Stacey’s breath came in fast, shallow sips. A dark form melted out of the curtains…
Home means our sanctuary and our retreat, the safe and sacred place where we rest and recharge at the end of the day. “The idea that we might not be as safe as we think we are, is terrifying.” explains Unrequited author T. D. Harvey. “Our home should be our safe haven from the world. When you add to that the fine line between love and obsession it starts to get really interesting.”
In Unrequited, narrated by Dani Thompson, a pretty young girl starts to realise that an unwanted admirer watches her every move. “I’ve always had a fascination with the illusion of safety,” says Harvey. She cites her favourite horror movie as Halloween. “It’s set in leafy suburbia where everything is safe and pleasant,” she tells us. “Until it isn’t.”
Harvey shares a story of the time she disobeyed parental orders, aged 8, and unable to sleep, switched on some late night television to watch a Dracula film.
“I was too scared to look away, and too scared to risk touching the TV while the movie was playing,” she says. “I waited until the movie finished, ran to the TV, turned it off, and ran back to bed. I was terrified. I couldn’t close my eyes without seeing Dracula coming to get me.”
“From that moment I understood the exhilaration of being afraid.”
She continues: “Fear is a primal emotion and ‘safe’ fear is a really important part of growing up and discovering what you’re made of and what you’re capable of. Horror asks questions about what’s acceptable and what isn’t. It delves into your subconscious and finds the thing you didn’t even know was there. It allows you to explore what you would be prepared to accept, what you would run from and what would make you stand and fight. It reveals our inner turmoil as well as our aspiration. Horror is so much more than a scary story.”
She demonstrates this in her work, as she also writes dark fiction for children.
“Obviously horror isn’t appropriate for children, but that doesn’t mean children can’t explore the darker side of life,” she explains. “As long as it’s age appropriate, safe fear can help in development.”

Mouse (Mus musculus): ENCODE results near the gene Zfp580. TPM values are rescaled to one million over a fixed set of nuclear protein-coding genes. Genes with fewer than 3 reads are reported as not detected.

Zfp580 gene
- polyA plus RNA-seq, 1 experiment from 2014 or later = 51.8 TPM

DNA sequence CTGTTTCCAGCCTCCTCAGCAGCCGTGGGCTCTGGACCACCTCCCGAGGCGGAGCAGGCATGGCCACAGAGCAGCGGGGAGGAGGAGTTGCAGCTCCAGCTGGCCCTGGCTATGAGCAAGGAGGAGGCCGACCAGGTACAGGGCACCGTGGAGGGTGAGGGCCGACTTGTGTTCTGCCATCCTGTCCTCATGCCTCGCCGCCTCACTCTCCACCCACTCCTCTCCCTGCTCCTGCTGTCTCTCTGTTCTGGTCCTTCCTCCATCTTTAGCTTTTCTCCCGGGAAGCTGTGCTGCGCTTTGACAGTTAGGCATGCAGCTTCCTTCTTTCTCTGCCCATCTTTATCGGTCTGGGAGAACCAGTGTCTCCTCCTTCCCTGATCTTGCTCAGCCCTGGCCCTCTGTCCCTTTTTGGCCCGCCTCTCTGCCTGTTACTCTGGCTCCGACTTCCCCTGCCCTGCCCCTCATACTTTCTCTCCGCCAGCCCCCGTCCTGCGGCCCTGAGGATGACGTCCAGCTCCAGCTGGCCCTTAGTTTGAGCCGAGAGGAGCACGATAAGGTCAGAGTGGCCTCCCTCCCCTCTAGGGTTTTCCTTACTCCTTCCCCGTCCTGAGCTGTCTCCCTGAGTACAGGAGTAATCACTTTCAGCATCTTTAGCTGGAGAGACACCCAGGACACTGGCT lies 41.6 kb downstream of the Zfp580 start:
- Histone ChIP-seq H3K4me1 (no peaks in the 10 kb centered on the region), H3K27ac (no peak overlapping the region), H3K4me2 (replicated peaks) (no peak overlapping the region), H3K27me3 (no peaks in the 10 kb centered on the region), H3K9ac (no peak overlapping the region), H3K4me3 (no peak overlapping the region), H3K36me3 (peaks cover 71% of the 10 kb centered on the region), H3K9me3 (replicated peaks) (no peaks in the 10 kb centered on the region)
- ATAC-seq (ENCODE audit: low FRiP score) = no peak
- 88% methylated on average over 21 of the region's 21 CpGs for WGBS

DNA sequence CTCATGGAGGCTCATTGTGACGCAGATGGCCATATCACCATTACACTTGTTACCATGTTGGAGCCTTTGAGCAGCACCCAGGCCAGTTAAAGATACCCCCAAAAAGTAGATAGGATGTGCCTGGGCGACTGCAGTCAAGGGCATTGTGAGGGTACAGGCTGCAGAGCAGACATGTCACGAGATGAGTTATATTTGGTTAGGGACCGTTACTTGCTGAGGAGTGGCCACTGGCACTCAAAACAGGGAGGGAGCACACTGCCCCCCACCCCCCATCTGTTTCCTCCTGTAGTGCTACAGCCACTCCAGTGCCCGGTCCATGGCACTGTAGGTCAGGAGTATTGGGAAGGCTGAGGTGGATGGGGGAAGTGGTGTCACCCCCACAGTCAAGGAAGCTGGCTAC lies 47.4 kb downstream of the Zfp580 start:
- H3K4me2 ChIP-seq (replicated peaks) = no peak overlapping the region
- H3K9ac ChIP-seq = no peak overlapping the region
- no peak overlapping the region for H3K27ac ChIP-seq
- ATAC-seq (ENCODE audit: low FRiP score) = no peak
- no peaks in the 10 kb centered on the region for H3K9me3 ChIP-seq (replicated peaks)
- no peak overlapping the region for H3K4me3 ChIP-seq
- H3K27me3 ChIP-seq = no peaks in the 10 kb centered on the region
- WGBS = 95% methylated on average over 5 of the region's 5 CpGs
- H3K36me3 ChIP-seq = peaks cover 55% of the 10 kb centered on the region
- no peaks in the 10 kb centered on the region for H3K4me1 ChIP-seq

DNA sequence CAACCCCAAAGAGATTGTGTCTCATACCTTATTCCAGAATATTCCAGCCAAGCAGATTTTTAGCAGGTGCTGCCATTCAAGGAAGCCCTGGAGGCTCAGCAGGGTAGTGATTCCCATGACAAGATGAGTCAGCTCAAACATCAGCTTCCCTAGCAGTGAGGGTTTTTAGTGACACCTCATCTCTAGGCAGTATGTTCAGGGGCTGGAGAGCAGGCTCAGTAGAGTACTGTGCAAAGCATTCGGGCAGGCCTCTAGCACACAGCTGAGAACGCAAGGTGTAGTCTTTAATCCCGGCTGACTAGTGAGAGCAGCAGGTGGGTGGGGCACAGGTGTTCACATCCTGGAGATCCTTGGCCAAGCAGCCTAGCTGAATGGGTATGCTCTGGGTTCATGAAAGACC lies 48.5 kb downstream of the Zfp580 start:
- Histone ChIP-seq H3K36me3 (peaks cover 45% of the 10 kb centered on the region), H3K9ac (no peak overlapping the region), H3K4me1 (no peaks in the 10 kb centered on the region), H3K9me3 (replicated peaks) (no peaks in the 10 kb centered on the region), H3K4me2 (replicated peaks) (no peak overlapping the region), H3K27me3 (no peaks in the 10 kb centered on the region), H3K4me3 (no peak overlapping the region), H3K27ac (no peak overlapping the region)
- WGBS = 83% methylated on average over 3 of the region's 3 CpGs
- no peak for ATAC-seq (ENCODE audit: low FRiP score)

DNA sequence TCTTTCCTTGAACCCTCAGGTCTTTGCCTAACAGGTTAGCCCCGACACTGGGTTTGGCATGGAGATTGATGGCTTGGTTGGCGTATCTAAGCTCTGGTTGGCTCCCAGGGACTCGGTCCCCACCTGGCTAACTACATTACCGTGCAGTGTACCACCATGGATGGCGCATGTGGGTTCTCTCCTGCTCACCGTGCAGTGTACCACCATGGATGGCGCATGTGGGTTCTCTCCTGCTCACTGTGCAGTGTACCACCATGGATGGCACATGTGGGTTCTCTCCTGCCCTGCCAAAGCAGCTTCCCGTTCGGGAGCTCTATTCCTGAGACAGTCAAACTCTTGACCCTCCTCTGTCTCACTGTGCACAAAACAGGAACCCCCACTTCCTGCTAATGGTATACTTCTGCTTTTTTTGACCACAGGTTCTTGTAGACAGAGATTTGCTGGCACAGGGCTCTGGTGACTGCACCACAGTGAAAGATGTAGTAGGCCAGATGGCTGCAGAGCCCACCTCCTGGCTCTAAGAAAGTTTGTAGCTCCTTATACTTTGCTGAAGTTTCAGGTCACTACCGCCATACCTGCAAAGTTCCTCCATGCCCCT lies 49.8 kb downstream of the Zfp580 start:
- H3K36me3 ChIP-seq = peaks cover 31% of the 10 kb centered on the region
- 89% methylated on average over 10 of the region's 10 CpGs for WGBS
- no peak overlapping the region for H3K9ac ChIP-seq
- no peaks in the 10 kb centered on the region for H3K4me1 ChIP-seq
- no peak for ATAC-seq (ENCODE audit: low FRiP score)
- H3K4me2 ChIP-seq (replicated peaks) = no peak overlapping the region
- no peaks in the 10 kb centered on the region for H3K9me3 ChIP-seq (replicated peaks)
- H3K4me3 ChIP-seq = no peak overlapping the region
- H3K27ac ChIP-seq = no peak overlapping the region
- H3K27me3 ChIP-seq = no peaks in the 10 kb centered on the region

“My inspiration for dark children’s stories is usually from my own childhood or from the things that my nieces and nephews talk to me about. I look at those fears and a story will usually come to me. Of course, for children, I feel it’s important for the story to end well. The positivity in dark fiction for children comes from showing how to overcome fear.”
Her inspiration for the more adult side of the genre takes on a broader flavour.
“A song on the radio, a disturbing dream, a news report and so on. Usually I get a scene which suddenly leaps into my head. I keep notebooks everywhere and write the scene with any other information I have on the story so I don’t forget it.”
“Some stories scream at me to be written immediately, but most are happy to wait patiently until it’s their turn. I have a huge backlog of ideas to get through and it grows every day!”
Meet Some Fragments Authors
CLICK HERE TO READ MORE ABOUT James Stanger – an accomplished short story writer published in The BHF Book of Horror, Black Book of Horror, and Filthy Creations.
CLICK HERE TO READ MORE ABOUT Sara Brooke – Author Sara Brooke is an international best-selling author of all things terrifying and twisted.
CLICK HERE TO READ MORE ABOUT Lee Pletzers – Lee Pletzers is responsible for film-noir tinged The Sixes, and techno nightmare Single Minded Focus.
CLICK HERE TO READ MORE ABOUT Veronica Jauregui – Author Veronica Jauregui has been voraciously reading and writing horror since she was a child.